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Invisible Raises $2.6M To Help Clients Tap Into Global Productivity

Is AI really capable of replacing 60 percent of today’s work within the next 12 years?

Francis Pedraza the founder and CEO of Invisible, a company which helps stressed out, overworked people automatically delegate busy work to outsource teams, doesn’t think so.

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“If you listen to the media, it sounds like AI is going to replace most jobs in the next 20 years, and humans are just going to be out of work,” Pedraza said. “We think this is completely ridiculous.”

Instead Invisible aims to save people time with a “digital assembly line” that keeps humans in the equation. The company announced today that it has raised $2.6 million in seed funding from Backed VenturesLoup Ventures, Horizons Alpha 1 and others.

That money will fuel a bot that Invisible’s clients can email, call, or video chat with to delegate tasks. Globally-based contractors then complete the task and send the finished product back to the client through the bot. The company claims that its digital delegation technology can save up to 41 percent of a client’s time.

Invisible’s clients purchase packages of hours for tasks ranging from inbox cleaning and market and vendor research to hiring funnel management. That package is then split up in cost per hour from $10 to $40, which is based on the level of specialization and difficulty of the requested task. At the top of the range, an agent can make up to $22.50 and $30 an hour. Invisible also allows agents to move up that ladder of specialization.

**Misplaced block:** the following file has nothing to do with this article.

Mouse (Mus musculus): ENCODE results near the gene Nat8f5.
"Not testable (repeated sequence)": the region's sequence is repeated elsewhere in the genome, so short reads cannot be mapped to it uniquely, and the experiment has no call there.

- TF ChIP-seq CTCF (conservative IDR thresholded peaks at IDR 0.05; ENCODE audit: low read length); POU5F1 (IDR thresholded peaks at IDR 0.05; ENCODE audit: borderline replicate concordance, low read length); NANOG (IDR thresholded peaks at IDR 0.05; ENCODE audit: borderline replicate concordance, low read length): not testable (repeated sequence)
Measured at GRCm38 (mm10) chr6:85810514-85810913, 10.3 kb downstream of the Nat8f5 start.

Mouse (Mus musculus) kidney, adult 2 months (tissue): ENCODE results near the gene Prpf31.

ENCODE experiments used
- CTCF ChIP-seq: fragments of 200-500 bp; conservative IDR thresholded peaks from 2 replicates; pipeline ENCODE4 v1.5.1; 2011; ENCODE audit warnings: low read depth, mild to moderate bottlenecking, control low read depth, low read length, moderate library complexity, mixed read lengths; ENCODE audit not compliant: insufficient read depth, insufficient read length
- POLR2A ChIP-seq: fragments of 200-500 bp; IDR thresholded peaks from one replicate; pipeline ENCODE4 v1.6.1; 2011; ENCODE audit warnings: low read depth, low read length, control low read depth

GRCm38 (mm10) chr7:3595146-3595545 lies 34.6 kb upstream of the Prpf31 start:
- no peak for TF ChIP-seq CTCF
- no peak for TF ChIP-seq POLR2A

“We take our best agents and […] teach them how to do multiple processes [and] how to do routing and QA work,” Pedraza said. “Eventually they become an agent manager and a relationship manager. And then we teach them how to do a specialized skill.”

Invisible is very transparent about its product roadmap, its revenue metrics, and the challenges that it has faced. Per its online report, the company brought in $50,000 in August 2018, and it is targeting $150,000 in revenue for December. The company says that most of its revenue comes through upsells from existing clients; however, it’s still working on product-market fit to more quickly and effectively acquire new customers. Pedraza said the company has its eyes on profitability.

But overall, Pedraza said he’s dedicated to proving the viability of using an underestimated and underused source of productivity: labor.

“In the 21st-century, labor is the cheapest processing power. Most Silicon Valley entrepreneurs are still building SaaS products that are pure software, ignoring this resource because of basically dogmatic biases,” he expressed passionately. “What if the role of technology is actually to show us what humans are capable of in a step by step dialectical way?”

For now, while artificial intelligence is still in its early stages, that middle ground may be a safe bet.

Illustration Credit: Li Anne Dias


  1. A previous version of this article stated that Alpha Venture Partners was an investor. It has since been updated to reflect new information from the company.

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